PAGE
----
Rahmanberdi Ernazarov was arrested in November 2005 and charged with the serious sexual offense of forced sodomy. Despite an order that he should be transferred to a detention facility, he was held in a police cell with six other men who subjected him to constant abuse. The police did nothing to protect him. Two weeks later he was found in the cell with missing teeth and cuts on his neck, bleeding to death. He died shortly afterwards. The police claim that the death was a suicide. The authorities failed to protect a vulnerable prisoner, and there has never been a proper investigation so as to establish exactly how he died.
Rahmanberdi Ernazarov was born in 1961 in the Osh Province of Kyrgyzstan. Following his separation from his wife, he became involved with another woman, although this relationship then failed. In late 2005 he was visited at home by the father of this woman to discuss the breakdown of the relationship. The father then complained to the police that Ernazarov had attempted to extort money from him and had committed an act of forced sodomy upon him.
On November 4, 2005, Ernazarov was arrested by the police and detained at Osh police station. He was kept in a police cell with six other men. After three days he was charged with an offense of forced sodomy. Despite an order that he should be moved to a pre-trial detention center, he was kept in police custody for a further two weeks.
The police informed the family lawyer that Ernazarov was being constantly abused by the other men in the cell. Despite the fact that he was clearly a vulnerable prisoner, they did nothing to prevent the abuse. When his sisters visited the police station, they were told by the investigating officer in charge of the case that he was “better off dead”.
At about 6 a.m. on November 20, 2005, Ernazarov was found lying unconscious and bleeding in the cell. He was taken to Osh Central Hospital and died shortly thereafter.
The police conducted a perfunctory investigation into his death and concluded, in the face of evidence which suggested otherwise, that it was suicide. An independent evaluation of the autopsy report by Physicians for Human Rights indicated that it was impossible to conclude that his death was suicide, and that several injuries detailed in the report were very unusual for a suicide and could indicate that he was trying to defend himself. The police failed to carry out even the most rudimentary investigatory measures, in that they failed to seize important evidence, question key witnesses, undertake a proper autopsy, or investigate the circumstances by which a vulnerable prisoner was detained in such a way.
The Open Society Justice Initiative filed a petition to the U.N. Human Rights Committee, together with local counsel, Saidkamal Akhmedov, arguing that his death in custody and the failed investigation violated human rights standards.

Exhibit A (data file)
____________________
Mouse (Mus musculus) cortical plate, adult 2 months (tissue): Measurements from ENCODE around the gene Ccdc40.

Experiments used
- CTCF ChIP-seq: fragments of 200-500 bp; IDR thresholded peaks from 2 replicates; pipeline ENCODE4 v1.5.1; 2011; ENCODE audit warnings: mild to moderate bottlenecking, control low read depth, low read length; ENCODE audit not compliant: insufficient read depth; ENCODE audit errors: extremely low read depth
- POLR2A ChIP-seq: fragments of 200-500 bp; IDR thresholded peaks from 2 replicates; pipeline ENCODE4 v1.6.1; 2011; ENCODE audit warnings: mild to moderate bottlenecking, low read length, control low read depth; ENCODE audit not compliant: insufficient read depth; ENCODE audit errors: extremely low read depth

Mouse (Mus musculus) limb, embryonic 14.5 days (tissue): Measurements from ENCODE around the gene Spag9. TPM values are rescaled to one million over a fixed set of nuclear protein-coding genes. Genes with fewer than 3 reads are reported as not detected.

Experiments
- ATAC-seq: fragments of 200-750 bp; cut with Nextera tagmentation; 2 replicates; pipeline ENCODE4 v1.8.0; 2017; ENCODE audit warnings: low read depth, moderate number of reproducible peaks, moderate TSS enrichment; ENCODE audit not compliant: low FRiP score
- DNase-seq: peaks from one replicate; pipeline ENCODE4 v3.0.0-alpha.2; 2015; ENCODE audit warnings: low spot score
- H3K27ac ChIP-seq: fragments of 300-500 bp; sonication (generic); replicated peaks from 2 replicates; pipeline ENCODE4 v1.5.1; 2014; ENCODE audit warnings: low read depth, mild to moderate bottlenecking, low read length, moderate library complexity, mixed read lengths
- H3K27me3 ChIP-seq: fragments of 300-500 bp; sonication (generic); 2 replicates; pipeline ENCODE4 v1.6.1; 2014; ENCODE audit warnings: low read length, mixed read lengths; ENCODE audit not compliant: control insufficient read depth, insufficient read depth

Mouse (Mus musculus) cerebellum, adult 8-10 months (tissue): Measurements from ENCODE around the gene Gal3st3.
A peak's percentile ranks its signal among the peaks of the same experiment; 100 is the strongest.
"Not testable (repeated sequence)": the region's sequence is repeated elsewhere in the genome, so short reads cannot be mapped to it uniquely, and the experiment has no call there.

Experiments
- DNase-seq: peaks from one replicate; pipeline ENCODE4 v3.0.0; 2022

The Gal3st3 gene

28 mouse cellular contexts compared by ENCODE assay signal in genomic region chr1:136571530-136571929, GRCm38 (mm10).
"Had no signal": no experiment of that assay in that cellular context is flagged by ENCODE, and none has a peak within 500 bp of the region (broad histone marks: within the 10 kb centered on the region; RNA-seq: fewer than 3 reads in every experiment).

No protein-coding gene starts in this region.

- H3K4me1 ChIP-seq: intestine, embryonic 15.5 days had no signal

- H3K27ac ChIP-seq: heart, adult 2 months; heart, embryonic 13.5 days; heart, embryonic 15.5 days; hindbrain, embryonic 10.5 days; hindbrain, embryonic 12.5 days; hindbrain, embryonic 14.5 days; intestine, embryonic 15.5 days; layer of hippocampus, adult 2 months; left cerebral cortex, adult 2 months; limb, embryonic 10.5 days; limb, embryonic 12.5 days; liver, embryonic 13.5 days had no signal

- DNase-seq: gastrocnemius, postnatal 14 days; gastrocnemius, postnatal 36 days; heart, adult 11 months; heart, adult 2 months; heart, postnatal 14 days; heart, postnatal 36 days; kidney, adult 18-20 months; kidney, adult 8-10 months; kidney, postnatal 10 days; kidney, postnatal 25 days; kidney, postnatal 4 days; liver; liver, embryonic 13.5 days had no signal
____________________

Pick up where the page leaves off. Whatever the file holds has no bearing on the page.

Substantial pro bono assistance was provided by Hogan Lovells LLP in New York, who worked with a local lawyer to investigate why the police failed to adequately protect a vulnerable prisoner. Legal research was provided by the Lowenstein International Human Rights Project at Yale Law School.
Failure to protect a vulnerable prisoner. The authorities failed in their positive obligation to protect the right to life of a vulnerable prisoner, and failed to provide a plausible explanation for his death, in violation of Article 6(1) of the ICCPR (right to life).
Arbitrary Killing. The lack of a plausible explanation for the death in custody leads to a presumption that he was arbitrarily killed, in violation of Article 6(1).
Torture. Ernazarov was subjected to physical and psychological abuse while in custody, with the knowledge and complicity of the police, in violation of Article 7 (prohibition of torture).
Failure to conduct an effective investigation. The authorities failed to conduct a prompt, impartial, thorough, and effective investigation into the death.
Failure to provide redress. The family of Ernazarov has been unable to obtain an effective remedy for his death, including compensation and adequate reparation, in further violation of Articles 6(1) and 7.
November 20, 2005. Death in custody.
August 16, 2006. Complaint filed with the Osh City Court claiming that prosecutors have failed to investigate the case properly.
December 28, 2006. Osh City Court dismisses the claim.
September 26, 2007. Supreme Court of Kyrgyzstan reverses the decision and orders a new investigation.
March 13, 2008. The new investigation is dismissed by the Osh City Court on the grounds that a document is missing. The applicants decide the further recourse to domestic courts is futile.
March 11, 2011. Communication filed with the UN Human Rights Committee.